I’ve always wondered if finding him would be a problem when I returned, but it takes little effort to locate his whereabouts. The last memory I have of being in his presence will never be expunged. My trembling steps lead me straight and true, directly to the spot where my brother now rests peacefully underground.

– – – – –

I sit at the end of the bench with my face buried in my hands, ashamed. I had struck out. Tears mix with dirt and create dark, patterned smears in my palms. I blink several times to clear my vision and cool the hotness that has developed in my eye sockets. The tears that run down my cheeks instead of into my hands momentarily chill the heated surface before evaporating from the regenerating warmth. I had swung on three consecutive fast balls and missed them all.

I wipe my hands down the front of my jersey furiously, trying to wipe away the failure off my body along with the grime. I briefly look back into the palms of my hands and spot dark deposits of dirt etched in the crevices. I realize there is no way to completely wipe it away and clench both hands into tight quivering fists. I bring my fists down hard at my sides and punch the hell out of the splintery wooden bench. The pain that runs up my arms does little to erase the dull ache in my chest.

The bodies at the other end of the bench squirm nervously at the contact of my fists connecting with the wooden plank. They don’t know how to react and continue to edge closer to each other toward the opposite end from where I sit, creating a wide gap that singles me out from the rest of the team. None of the other players dare to look at me. Even the coach has chosen to ignore me. He stands near the outside of the fenced cage leaning against the post at the entrance to the dugout. He fidgets nervously pretending to show interest in the game while wondering if he should speak to me.

My neighbor probably told him. I spotted her in the bleachers earlier. She probably told everybody.

I feel the concerned glares of the other kids’ parents from their perch in the bleachers boring into the back of my skull. I had tossed my cap into the dirt angrily upon returning to the dugout. I reach down and yank the baseball hat down on my head as if the meshed fabric might deflect some of the stares. It doesn’t work as the looks continue to penetrate deeply and noticeably.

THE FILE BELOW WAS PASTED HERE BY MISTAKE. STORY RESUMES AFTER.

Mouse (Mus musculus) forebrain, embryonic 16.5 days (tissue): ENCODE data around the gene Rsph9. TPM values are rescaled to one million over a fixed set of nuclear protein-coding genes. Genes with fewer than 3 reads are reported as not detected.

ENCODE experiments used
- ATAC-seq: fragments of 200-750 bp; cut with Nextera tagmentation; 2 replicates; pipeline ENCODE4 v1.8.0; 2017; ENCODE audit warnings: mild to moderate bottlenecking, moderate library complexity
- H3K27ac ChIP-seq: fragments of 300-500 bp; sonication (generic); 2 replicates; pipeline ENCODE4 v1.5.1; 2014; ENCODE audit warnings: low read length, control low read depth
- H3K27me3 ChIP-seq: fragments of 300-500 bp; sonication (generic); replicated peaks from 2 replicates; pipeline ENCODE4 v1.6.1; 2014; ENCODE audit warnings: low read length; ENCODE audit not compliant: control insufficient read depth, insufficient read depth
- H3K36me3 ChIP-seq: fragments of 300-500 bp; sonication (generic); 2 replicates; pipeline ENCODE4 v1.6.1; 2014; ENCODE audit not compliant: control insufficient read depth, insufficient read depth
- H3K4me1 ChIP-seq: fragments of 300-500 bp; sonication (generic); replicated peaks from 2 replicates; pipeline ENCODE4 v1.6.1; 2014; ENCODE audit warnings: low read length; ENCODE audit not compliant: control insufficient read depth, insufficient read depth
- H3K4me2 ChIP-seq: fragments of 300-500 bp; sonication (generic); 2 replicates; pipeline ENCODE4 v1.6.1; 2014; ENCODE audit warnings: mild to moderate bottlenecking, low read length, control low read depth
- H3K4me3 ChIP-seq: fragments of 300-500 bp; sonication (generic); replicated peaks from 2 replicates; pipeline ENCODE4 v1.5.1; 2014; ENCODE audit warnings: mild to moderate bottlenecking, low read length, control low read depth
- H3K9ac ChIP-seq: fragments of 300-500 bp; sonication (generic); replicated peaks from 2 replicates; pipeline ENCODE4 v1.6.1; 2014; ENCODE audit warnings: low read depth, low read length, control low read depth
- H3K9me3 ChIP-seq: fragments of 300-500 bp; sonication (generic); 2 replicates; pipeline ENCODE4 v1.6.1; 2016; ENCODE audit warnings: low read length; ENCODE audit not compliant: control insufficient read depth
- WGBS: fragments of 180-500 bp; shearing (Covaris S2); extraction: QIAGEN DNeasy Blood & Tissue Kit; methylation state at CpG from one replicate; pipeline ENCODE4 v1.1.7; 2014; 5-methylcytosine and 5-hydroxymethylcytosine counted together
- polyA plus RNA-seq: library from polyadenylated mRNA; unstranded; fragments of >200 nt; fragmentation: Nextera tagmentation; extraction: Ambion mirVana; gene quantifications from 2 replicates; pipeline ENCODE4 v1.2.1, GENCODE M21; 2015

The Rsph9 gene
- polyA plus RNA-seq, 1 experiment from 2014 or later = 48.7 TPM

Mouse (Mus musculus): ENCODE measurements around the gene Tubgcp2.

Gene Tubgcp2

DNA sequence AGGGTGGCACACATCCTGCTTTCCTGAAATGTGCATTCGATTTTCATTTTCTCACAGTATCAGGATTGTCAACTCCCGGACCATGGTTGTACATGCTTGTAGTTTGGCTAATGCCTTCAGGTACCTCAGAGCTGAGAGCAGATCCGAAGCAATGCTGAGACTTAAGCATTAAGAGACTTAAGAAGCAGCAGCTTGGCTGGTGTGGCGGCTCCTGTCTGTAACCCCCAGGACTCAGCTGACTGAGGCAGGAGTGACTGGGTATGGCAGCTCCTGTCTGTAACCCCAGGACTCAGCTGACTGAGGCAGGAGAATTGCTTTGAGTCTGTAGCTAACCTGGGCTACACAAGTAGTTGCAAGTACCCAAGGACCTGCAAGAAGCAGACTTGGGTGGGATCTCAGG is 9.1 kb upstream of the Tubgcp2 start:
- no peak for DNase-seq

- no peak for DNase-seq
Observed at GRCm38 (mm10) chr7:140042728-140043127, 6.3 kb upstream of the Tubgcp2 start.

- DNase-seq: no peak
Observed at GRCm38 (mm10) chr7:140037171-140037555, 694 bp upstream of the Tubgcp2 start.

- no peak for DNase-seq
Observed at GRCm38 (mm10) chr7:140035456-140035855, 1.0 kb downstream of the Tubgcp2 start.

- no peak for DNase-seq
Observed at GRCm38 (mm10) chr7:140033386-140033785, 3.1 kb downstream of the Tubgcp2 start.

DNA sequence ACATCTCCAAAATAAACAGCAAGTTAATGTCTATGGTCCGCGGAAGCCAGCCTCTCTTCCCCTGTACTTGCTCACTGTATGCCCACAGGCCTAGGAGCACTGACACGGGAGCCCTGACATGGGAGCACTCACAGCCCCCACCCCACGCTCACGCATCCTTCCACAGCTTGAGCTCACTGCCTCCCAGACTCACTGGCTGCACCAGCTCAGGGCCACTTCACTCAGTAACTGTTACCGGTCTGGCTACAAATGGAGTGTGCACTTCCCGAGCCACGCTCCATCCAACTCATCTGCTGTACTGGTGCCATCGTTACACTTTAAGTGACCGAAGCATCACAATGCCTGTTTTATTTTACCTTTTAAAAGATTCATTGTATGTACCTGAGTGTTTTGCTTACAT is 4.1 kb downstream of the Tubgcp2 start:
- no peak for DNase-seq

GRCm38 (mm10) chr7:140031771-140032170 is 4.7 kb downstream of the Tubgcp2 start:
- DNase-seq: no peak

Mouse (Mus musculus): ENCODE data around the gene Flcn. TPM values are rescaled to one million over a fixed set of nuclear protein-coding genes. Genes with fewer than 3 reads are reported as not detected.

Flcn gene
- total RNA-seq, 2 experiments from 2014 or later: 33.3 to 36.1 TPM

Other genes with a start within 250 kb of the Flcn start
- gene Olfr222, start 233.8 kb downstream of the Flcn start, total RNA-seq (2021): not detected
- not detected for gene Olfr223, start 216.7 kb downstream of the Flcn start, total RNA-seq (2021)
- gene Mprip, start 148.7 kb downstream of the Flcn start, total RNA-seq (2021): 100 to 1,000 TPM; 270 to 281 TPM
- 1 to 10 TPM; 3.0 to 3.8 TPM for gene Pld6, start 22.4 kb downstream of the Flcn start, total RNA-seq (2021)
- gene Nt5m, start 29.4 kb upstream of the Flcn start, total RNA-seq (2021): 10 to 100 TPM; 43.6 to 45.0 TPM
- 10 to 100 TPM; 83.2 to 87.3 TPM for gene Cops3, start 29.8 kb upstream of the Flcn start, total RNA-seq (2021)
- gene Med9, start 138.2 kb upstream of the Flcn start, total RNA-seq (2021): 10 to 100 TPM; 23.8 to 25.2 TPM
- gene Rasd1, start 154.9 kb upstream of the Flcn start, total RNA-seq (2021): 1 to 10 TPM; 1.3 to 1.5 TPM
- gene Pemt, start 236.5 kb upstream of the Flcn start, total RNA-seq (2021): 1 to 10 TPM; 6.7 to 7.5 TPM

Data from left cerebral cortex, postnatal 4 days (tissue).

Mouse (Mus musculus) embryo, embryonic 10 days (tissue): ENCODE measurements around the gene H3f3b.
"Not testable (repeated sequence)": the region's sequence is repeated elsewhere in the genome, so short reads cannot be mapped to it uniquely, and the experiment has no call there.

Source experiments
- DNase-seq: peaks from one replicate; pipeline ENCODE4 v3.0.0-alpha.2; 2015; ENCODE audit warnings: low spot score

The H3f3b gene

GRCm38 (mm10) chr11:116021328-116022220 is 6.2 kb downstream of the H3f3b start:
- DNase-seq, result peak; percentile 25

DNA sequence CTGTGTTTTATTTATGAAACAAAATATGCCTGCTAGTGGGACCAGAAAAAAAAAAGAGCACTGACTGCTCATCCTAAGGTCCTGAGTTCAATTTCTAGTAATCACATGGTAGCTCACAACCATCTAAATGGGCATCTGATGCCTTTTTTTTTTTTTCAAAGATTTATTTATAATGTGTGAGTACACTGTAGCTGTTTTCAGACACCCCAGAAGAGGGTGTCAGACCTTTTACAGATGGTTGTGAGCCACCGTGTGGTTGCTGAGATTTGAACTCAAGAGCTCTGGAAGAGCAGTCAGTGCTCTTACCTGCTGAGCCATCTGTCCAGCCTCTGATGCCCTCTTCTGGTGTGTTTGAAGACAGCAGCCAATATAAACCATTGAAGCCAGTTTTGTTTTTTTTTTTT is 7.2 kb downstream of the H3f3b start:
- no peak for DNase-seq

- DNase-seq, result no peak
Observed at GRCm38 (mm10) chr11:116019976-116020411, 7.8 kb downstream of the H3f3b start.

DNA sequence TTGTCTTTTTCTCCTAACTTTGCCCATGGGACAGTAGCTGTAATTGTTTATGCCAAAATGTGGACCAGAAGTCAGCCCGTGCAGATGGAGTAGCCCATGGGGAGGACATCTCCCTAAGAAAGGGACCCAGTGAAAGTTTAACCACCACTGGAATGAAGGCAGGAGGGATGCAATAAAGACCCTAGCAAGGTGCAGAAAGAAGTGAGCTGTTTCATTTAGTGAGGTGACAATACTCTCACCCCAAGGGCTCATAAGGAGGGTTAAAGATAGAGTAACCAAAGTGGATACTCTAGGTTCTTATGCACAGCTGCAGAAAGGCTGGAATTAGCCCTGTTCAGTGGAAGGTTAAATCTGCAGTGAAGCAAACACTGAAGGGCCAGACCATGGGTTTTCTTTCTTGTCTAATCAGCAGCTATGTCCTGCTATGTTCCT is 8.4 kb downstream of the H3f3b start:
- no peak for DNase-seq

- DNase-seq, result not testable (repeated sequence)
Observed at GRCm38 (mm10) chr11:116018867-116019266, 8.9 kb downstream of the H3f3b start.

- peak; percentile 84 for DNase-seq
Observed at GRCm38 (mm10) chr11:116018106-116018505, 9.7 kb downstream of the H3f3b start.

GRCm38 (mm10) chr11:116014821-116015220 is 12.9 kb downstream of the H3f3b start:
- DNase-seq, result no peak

I look down at what I had brought specifically for this game. I had tossed it right along with my cap after striking out, and it rested now at my feet. I lean down, pick it up, and rest the baseball bat gently across my knees. I examine the wood for cracks and gingerly brush the dust from its surface. Fresh tears boil up and overflow outward, and I clutch the bat desperately. I hug the bat tightly as if someone has threatened to take it away from me forever.

My coach scratches me from the lineup when we get to the next inning. I sit at the end of the bench for the rest of the game gripping my baseball bat. I roll the bat in my hands feeling the cool smoothness of the perfect wooden surface. I ignore the game on the field just as everyone around me forgets my presence. I sit in a universe far removed from the fun and gaiety of a childhood game.

After that last strikeout, I never play another game of little league baseball.

– – – – –

The screeching of the tires at my back makes me pause momentarily as I walk down the sidewalk in front of my house on a warm, sunny morning. The heavy crash of metal makes me spin right around to see where the offending noise came from. A car had smashed headfirst into my neighbor’s tree interrupting the tranquility of summer. In my eight years of existence, the only car crashes I had seen were the ones I had watched on TV. I stare wide-eyed at the scene as a frightening realization seizes me. Car crashes can happen in real life.